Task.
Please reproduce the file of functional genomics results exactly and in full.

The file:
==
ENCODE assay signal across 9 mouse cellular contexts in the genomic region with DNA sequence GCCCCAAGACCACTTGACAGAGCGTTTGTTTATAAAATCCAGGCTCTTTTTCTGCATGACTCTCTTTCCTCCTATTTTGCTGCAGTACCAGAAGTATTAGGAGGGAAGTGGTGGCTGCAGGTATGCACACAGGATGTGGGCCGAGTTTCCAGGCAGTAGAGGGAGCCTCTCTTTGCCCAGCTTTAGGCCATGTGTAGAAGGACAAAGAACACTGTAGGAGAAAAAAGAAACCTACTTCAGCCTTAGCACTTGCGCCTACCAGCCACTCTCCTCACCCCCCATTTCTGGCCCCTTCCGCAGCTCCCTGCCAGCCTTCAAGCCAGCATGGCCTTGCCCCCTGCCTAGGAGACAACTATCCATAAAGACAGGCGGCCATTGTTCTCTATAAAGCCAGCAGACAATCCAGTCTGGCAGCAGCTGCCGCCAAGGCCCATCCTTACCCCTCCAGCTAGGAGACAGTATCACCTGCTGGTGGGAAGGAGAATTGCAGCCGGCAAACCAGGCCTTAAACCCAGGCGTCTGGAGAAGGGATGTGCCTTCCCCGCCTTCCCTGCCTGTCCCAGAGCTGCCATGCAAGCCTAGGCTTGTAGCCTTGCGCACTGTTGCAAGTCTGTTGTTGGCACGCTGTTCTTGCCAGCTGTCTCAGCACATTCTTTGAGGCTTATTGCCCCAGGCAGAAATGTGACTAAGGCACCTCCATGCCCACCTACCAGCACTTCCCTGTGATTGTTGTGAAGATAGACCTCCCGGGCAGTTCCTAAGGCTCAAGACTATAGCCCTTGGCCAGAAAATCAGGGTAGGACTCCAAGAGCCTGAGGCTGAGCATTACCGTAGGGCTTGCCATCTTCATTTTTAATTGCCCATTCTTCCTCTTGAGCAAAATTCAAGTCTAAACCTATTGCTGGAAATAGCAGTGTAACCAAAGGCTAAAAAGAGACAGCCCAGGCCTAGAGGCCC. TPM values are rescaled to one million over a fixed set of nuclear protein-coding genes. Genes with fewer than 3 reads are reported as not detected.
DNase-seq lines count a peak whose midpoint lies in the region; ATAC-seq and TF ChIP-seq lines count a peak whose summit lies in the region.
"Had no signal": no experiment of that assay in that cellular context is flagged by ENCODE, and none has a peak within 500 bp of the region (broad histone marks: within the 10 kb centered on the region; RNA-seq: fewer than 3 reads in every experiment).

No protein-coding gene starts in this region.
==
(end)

ENCODE assay signal across 9 mouse cellular contexts in the genomic region with DNA sequence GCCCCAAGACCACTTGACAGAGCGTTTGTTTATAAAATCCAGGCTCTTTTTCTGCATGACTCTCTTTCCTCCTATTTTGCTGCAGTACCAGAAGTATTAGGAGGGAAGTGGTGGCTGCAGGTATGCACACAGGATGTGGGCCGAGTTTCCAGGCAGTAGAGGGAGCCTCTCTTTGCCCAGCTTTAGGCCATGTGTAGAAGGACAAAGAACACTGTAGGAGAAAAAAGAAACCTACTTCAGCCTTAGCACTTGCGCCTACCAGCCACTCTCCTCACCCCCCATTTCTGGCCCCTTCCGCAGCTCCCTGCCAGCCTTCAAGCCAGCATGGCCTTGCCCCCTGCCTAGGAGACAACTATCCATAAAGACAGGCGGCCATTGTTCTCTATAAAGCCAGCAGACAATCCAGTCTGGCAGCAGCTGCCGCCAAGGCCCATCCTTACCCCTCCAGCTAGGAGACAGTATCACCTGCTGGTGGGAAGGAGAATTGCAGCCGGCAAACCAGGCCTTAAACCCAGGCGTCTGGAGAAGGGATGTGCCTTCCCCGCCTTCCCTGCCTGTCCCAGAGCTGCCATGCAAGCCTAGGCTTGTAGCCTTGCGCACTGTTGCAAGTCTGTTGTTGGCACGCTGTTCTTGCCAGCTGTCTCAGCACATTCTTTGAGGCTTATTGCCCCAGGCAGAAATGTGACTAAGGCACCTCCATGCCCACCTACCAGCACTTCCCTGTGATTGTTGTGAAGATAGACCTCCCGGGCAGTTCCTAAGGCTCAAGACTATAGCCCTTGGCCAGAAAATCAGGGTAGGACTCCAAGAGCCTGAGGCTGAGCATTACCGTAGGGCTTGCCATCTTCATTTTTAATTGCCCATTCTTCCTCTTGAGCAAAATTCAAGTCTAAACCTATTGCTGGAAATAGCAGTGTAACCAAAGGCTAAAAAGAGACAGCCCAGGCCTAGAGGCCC. TPM values are rescaled to one million over a fixed set of nuclear protein-coding genes. Genes with fewer than 3 reads are reported as not detected.
DNase-seq lines count a peak whose midpoint lies in the region; ATAC-seq and TF ChIP-seq lines count a peak whose summit lies in the region.
"Had no signal": no experiment of that assay in that cellular context is flagged by ENCODE, and none has a peak within 500 bp of the region (broad histone marks: within the 10 kb centered on the region; RNA-seq: fewer than 3 reads in every experiment).

No protein-coding gene starts in this region.